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Whilst reading the answers to this question, one of the answers states:

"The problem of series that are not absolutely convergent is that you can't make arbitrary rearrangement of the terms."

However, my understanding was that due to the commutative law, we could write the following (c.f. Concrete Mathematics):


For any permutation function $p(k):\mathbb{Z}\to\mathbb{Z}, \space\forall k \in\mathbb{Z}$, in which all integers are mapped to an integer without duplicity, and for all sequences $a_{k}$.

Is this true even for conditionally converging series, if so, is my confusion based on the author of that answer's definition of "arbitrary rearrangement" (I'm assuming that a permutation is a form of "arbitrary rearrangement")?

Thanks in advance!

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@Cocopuffs Thanks for the link! – Shaktal Jun 17 '12 at 14:47
up vote 2 down vote accepted

Absolutely convergent and unconditionally convergent are identical. They will always converge to the same sum under arbitrary rearrangements. However, series that fail to be absolutely/unconditionally convergent can be rearranged to converge to any given sum, or to diverge.

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The distributive, associative, and commutative laws on p. 30 of Concrete Mathematics, formulas (2.15)-(2.17), are stated only for finite $K$. You cannot freely extend them to infinite index sets.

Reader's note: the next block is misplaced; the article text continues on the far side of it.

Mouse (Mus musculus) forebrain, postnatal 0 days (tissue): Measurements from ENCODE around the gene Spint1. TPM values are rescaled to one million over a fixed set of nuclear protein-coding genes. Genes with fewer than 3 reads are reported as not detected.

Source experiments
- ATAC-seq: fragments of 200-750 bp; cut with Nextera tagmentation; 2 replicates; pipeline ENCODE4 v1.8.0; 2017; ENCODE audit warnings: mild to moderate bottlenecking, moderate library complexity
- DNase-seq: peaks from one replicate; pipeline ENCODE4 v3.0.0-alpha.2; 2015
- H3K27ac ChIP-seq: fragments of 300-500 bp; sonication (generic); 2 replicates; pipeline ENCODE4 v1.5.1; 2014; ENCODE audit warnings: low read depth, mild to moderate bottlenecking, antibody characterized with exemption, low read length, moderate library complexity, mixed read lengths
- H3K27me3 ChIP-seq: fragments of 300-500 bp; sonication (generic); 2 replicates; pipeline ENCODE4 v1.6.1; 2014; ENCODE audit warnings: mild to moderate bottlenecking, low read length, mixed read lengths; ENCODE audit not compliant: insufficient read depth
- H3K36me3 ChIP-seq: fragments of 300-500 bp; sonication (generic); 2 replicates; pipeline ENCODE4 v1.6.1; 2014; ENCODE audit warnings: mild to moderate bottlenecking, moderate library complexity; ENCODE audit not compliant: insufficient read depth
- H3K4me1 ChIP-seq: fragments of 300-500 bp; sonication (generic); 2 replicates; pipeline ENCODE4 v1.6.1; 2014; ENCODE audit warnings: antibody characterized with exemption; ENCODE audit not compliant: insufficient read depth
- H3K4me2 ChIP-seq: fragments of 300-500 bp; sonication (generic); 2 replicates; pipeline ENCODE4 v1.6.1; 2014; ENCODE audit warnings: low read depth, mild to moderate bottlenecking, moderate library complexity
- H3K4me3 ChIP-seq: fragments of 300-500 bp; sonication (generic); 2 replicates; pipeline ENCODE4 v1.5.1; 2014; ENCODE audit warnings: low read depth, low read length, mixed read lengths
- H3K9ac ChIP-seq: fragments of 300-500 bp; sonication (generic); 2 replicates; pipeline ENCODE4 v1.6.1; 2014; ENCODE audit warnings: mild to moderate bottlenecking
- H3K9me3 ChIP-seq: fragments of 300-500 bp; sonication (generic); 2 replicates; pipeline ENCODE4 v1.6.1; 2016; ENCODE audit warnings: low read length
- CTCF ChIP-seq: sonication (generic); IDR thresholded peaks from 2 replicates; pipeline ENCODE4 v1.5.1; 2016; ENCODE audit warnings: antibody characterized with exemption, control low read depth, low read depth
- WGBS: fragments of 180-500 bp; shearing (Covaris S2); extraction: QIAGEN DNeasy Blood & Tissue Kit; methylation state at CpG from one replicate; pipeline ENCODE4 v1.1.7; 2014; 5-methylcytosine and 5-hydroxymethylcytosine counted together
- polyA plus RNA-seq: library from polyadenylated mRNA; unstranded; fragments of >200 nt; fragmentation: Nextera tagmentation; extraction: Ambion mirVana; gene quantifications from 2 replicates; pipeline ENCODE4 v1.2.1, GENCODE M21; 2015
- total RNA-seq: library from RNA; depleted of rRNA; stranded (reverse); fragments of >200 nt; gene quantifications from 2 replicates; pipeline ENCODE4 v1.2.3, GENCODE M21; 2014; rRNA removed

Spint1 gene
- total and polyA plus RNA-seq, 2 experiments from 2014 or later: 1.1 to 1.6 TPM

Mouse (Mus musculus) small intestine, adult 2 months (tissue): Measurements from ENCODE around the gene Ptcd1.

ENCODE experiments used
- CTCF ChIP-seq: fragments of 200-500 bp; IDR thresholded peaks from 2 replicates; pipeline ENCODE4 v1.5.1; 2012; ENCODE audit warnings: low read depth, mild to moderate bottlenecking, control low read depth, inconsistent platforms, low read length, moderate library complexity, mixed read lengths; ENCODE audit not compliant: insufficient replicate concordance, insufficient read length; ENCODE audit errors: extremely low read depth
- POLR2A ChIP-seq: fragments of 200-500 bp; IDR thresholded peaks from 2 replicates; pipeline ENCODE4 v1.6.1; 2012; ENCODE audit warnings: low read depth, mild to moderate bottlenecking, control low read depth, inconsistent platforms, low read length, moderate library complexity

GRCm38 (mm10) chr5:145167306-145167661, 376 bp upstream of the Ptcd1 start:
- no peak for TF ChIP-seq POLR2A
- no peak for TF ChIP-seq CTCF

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So they are, my mistake. Is this because there is no function which maps the entirety of $\mathbb{N}$ to a rearrangement of $\mathbb{N}$ including every element once and only once? – Shaktal Jun 17 '12 at 14:43
@Shaktal: There are many such functions. The problem, as Cocopuffs and Cameron have noted, is that the commutative law simply doesn’t hold for all infinite series. Specifically, it fails violently for conditionally convergent series that aren’t absolutely convergent. – Brian M. Scott Jun 17 '12 at 14:45
@Shaktal: Not at all. There are in fact infinitely-many such functions. Some of them won't even alter the sum. Check out the link Cocopuffs gave for more details. – Cameron Buie Jun 17 '12 at 14:45
Okay, I will have to look further into this then, I'm still slightly amiss, thanks though guys! :) – Shaktal Jun 17 '12 at 14:47

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